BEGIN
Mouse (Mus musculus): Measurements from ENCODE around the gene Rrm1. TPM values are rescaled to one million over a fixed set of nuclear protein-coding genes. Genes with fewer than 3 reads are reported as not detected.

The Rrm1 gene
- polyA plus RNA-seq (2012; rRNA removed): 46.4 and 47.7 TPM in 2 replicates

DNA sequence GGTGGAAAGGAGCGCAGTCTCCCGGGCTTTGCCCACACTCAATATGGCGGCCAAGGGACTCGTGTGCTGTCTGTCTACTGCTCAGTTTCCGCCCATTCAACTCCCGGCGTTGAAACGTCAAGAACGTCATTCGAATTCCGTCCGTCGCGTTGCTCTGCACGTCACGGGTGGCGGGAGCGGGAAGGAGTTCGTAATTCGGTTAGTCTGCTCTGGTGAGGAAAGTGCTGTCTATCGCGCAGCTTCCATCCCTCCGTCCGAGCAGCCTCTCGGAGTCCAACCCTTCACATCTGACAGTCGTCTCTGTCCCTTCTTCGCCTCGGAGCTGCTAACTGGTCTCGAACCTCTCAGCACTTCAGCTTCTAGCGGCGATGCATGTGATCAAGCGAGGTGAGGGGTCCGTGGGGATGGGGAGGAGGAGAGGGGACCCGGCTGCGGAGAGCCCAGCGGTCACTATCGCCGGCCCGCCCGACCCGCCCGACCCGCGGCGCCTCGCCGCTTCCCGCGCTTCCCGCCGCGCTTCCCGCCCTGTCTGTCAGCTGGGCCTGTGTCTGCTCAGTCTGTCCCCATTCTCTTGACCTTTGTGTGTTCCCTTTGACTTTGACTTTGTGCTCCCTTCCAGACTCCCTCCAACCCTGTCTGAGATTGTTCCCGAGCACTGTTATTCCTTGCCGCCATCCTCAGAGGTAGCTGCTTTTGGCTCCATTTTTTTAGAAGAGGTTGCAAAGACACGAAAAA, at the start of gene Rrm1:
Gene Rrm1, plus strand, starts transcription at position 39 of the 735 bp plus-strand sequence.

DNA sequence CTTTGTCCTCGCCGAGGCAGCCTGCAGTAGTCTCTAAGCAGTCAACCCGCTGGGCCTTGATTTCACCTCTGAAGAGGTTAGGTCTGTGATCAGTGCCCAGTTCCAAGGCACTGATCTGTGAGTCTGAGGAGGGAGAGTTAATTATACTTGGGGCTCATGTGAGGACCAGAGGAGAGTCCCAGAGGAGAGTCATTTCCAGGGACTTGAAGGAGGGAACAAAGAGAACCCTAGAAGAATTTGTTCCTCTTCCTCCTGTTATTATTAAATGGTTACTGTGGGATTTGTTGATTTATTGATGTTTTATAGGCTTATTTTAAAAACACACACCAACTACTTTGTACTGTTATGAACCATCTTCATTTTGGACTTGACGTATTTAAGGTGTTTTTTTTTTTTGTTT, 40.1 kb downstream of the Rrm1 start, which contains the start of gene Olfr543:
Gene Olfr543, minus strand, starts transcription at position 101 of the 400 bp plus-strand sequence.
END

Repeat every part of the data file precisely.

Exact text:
Mouse (Mus musculus): Measurements from ENCODE around the gene Rrm1. TPM values are rescaled to one million over a fixed set of nuclear protein-coding genes. Genes with fewer than 3 reads are reported as not detected.

The Rrm1 gene
- polyA plus RNA-seq (2012; rRNA removed): 46.4 and 47.7 TPM in 2 replicates

DNA sequence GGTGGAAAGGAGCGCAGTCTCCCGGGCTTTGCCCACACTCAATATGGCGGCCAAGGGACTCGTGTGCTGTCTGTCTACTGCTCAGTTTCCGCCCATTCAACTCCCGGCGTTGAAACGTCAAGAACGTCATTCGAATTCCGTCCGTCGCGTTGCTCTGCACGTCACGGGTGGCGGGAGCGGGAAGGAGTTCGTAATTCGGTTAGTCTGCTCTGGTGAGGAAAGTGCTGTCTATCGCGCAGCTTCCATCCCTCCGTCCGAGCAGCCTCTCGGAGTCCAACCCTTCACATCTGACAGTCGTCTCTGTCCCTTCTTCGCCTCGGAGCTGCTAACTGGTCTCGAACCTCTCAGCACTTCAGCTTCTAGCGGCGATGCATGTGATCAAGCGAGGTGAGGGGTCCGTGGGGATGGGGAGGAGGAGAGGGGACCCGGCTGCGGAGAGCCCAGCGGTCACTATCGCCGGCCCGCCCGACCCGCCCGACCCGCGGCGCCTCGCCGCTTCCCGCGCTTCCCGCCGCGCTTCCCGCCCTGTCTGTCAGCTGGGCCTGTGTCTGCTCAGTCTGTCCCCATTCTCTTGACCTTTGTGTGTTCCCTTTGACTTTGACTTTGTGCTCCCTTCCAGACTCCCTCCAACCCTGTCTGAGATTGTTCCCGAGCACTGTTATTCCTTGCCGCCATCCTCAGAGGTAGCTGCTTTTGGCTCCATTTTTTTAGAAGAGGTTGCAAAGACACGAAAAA, at the start of gene Rrm1:
Gene Rrm1, plus strand, starts transcription at position 39 of the 735 bp plus-strand sequence.

DNA sequence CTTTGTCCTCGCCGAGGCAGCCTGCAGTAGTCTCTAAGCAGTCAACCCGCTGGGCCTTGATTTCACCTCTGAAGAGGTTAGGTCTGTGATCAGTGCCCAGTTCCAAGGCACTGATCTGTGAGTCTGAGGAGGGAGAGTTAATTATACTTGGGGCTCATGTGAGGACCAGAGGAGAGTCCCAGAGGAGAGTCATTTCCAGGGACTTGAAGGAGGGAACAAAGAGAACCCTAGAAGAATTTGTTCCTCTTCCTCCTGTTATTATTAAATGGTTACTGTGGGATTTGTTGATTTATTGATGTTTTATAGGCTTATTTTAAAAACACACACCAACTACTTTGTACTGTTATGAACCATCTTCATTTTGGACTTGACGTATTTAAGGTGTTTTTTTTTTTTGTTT, 40.1 kb downstream of the Rrm1 start, which contains the start of gene Olfr543:
Gene Olfr543, minus strand, starts transcription at position 101 of the 400 bp plus-strand sequence.